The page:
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POLICE FIND MARIJUANA OPERATION: A strong odor led narcotics investigators to northeast Modesto home where they discovered a large indoor marijuana growing operation that had produced about $160,000 worth of dope, Modesto police reported Thursday. Police arrested Emerson Drake, 55, at the home on the 3200 block of Canopy Court. He was booked on suspicion of cultivation of marijuana, possession of marijuana for sales and theft of electricity, Lt. Chris Fuzie said. The Modesto police Narcotics Enforcement Team and the Stanislaus Drug Enforcement Agency received information about the strong marijuana odor in the area of Kee Lane and Canopy Court, just east of Roselle Avenue and south of Sylvan Avenue. Fuzie said the investigators checked and could smell the odor for about two blocks in all directions. Police served a search warrant Tuesday with assistance from the Stanislaus County sheriff's Special Team Investigating Narcotics and Gangs. Fuzie said the investigators found the marijuana growing in three bedrooms that contained 97 budding plants with an estimated street value of $100,000 along with about 18 pounds of packaged pot with an estimated street value of $60,000. He said authorities seized the marijuana and the growing equipment worth approximately $20,000. The rental property had been converted into a growing operation. Fuzie said the house contained little more than a bed. The property owner told police he had no idea what was going on in the house and said a property management company was renting the house for him, Fuzie said.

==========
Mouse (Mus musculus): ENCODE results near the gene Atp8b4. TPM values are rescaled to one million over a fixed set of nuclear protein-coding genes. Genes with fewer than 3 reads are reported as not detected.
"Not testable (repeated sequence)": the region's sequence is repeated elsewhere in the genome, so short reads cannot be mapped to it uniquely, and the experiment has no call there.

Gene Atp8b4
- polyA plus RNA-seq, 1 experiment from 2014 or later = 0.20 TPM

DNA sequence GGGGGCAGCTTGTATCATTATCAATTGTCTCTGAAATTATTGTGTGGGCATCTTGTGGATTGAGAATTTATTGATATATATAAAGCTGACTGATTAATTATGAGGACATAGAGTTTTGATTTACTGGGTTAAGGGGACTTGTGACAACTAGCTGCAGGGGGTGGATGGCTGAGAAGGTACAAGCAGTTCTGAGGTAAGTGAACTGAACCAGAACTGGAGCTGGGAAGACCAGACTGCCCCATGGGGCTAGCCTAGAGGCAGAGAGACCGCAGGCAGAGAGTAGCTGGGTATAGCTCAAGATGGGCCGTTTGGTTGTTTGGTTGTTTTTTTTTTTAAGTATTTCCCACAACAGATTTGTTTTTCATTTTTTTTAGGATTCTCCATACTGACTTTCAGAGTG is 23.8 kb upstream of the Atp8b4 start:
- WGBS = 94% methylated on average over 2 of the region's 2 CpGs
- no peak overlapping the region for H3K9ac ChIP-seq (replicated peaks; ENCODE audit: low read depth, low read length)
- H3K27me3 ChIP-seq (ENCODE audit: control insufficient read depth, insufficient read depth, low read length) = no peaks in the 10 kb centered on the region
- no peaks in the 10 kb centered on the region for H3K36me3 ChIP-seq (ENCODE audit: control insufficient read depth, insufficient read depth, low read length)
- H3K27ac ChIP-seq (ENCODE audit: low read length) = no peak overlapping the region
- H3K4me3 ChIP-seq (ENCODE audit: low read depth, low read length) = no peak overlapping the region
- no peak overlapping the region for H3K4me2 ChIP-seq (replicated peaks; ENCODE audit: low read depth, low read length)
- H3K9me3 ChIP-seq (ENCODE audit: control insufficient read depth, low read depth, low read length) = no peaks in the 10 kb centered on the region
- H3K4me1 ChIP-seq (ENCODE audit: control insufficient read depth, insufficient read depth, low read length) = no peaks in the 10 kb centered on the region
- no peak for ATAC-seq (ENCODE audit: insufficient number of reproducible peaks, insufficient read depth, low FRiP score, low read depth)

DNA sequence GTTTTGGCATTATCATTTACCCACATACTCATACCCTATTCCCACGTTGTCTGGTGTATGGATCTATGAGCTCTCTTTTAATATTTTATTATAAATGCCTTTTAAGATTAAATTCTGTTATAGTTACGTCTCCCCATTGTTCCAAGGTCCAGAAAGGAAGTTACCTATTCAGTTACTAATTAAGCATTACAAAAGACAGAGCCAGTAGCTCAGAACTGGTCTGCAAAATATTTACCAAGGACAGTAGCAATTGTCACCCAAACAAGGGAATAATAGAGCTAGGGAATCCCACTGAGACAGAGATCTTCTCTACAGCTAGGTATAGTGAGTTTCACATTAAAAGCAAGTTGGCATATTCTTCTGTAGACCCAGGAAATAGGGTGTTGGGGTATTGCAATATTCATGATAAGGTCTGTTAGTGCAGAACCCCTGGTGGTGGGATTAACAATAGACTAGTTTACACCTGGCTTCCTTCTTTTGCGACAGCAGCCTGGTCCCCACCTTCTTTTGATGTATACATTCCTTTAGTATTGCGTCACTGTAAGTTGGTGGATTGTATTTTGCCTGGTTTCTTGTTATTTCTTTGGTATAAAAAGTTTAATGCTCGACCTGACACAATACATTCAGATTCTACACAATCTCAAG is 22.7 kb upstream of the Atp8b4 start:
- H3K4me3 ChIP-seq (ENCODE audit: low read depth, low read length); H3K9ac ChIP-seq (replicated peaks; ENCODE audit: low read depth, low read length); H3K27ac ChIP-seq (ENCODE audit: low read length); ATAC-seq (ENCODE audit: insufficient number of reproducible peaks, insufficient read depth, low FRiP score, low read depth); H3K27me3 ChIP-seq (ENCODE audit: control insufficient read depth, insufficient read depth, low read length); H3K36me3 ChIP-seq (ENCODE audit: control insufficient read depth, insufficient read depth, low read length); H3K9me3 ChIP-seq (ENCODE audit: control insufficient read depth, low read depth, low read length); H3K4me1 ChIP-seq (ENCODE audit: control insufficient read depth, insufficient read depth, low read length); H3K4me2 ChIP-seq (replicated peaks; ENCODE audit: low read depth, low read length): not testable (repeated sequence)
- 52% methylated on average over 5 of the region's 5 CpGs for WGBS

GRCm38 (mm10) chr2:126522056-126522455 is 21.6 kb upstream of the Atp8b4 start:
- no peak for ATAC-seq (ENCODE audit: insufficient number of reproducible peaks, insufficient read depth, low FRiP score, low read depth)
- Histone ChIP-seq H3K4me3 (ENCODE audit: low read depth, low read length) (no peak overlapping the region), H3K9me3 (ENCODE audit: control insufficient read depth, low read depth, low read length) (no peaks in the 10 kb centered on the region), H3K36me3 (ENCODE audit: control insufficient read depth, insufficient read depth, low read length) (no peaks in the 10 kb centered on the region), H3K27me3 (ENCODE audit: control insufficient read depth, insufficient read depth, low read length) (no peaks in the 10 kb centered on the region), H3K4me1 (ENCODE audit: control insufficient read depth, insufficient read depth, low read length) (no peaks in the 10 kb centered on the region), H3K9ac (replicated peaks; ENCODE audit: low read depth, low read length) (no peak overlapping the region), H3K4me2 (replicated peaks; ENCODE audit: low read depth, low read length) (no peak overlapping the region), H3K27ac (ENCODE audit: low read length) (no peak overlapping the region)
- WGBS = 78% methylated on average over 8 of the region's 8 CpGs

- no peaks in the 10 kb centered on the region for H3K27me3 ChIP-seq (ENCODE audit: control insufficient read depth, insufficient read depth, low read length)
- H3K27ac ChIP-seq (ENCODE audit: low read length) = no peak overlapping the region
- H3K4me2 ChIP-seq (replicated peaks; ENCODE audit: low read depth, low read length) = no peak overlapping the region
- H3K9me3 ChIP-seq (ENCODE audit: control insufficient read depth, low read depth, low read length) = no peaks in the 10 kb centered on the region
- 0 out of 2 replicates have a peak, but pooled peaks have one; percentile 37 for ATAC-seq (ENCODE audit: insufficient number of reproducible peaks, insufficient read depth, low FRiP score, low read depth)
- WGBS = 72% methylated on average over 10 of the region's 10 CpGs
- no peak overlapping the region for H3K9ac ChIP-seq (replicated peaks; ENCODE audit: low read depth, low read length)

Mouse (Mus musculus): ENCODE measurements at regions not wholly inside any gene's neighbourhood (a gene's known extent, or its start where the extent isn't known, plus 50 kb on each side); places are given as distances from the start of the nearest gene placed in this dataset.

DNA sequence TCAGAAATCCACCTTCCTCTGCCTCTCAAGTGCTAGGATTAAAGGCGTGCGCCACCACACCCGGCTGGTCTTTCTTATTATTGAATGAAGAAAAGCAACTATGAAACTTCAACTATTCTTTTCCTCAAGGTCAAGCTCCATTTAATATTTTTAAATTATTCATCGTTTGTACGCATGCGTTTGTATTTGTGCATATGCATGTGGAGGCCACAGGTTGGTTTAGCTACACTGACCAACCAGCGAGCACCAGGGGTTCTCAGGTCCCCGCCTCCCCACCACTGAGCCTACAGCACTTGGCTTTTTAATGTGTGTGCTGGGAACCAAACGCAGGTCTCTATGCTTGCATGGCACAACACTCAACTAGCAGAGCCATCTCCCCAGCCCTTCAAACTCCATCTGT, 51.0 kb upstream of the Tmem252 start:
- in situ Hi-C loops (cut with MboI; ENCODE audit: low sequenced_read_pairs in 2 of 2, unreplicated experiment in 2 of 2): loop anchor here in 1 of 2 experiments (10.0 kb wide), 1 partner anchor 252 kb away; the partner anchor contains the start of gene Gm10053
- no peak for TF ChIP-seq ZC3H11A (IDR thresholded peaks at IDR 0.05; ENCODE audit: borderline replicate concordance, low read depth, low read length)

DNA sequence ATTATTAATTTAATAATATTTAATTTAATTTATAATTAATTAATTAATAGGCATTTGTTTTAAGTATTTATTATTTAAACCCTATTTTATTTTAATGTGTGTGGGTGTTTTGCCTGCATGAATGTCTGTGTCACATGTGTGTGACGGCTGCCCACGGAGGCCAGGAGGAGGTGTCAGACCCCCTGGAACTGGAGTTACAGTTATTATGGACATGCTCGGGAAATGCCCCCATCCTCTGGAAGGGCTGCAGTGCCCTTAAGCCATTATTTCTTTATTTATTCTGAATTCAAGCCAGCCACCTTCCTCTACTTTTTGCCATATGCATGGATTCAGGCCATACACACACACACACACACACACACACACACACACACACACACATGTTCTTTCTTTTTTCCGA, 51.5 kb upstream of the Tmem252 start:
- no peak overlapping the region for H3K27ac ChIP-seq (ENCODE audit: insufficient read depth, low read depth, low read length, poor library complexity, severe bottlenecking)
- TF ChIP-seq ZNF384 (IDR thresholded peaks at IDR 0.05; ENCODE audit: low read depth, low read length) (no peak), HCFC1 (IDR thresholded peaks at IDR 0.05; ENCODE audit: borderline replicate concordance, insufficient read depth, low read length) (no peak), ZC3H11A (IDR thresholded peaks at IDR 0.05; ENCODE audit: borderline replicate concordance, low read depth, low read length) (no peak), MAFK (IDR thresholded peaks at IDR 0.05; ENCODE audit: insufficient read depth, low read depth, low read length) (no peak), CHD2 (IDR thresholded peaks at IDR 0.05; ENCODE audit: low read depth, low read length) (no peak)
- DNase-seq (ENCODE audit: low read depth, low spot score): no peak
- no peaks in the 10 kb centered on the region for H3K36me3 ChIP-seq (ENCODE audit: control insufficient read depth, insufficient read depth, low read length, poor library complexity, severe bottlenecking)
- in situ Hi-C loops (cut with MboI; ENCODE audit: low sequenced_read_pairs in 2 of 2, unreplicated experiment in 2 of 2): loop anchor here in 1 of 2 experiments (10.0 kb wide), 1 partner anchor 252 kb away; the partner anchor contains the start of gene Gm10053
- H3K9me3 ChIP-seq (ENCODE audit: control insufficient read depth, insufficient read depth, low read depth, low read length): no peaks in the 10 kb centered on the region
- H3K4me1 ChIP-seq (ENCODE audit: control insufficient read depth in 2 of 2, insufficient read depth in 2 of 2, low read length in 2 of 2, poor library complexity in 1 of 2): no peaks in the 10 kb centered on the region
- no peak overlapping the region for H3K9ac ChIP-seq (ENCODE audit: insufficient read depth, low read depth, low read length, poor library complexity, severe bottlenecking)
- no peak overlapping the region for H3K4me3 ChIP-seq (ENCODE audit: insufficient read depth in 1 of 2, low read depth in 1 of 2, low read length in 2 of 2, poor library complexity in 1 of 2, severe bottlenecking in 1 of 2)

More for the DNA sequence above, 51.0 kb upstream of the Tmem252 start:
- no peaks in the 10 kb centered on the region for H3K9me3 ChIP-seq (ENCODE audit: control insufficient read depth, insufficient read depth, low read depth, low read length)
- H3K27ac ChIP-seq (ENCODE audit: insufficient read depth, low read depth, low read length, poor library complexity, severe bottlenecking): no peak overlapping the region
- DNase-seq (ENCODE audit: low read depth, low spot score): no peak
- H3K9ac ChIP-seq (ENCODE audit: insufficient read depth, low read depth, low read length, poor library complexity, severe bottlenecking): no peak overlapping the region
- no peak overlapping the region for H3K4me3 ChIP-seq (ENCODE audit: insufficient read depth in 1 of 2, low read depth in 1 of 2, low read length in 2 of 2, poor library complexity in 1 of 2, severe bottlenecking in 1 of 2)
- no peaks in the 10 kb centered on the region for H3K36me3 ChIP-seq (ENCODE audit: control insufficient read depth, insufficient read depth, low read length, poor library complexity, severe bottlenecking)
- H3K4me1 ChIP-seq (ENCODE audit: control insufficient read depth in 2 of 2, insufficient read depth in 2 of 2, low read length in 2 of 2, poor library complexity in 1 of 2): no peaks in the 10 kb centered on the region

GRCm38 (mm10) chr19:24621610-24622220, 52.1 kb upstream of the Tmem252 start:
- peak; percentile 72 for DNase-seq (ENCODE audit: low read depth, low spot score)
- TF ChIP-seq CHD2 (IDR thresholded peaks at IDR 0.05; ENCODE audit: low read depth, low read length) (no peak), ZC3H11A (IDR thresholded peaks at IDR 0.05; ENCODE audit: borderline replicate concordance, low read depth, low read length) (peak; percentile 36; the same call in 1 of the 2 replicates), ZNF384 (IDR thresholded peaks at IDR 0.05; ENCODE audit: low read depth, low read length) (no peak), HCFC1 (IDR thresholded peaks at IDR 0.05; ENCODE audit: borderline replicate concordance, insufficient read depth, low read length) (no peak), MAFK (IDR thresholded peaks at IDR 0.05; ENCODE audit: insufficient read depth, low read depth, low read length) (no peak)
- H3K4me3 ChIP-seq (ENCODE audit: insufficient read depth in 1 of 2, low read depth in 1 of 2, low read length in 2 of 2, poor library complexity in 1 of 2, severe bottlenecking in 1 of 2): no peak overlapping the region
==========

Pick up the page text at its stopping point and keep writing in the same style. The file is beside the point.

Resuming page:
GETTING READY FOR FIRE SEASON: More than 100 firefighters from 17 agencies will be preparing for fire season with an all-day training Saturday at several locations throughout Stanislaus County. The training will include firefighters from agencies in the county along with the California Department of Forestry and Fire Protection's Tuolumne/Calaveras and Santa Clara Ranger Units, the U.S. Forest Service and the U.S. Fish and Wildlife Service, according to a news release. The refresher training on fighting and managing wild fires will include classroom and hands-on work, which includes wild fire hose lays, firefighter safety, wild fire weather and structure protection during wildfires. "Each year Stanislaus County gets called upon to send fire resources to help fight wildland fires throughout the state as part of the states mutual-aid system," said Chief Gary Hinshaw of the Stanislaus County Office of Emergency Services. "The purpose of this training is to enhance our firefighters wildland firefighting knowledge so they can do their job safely."

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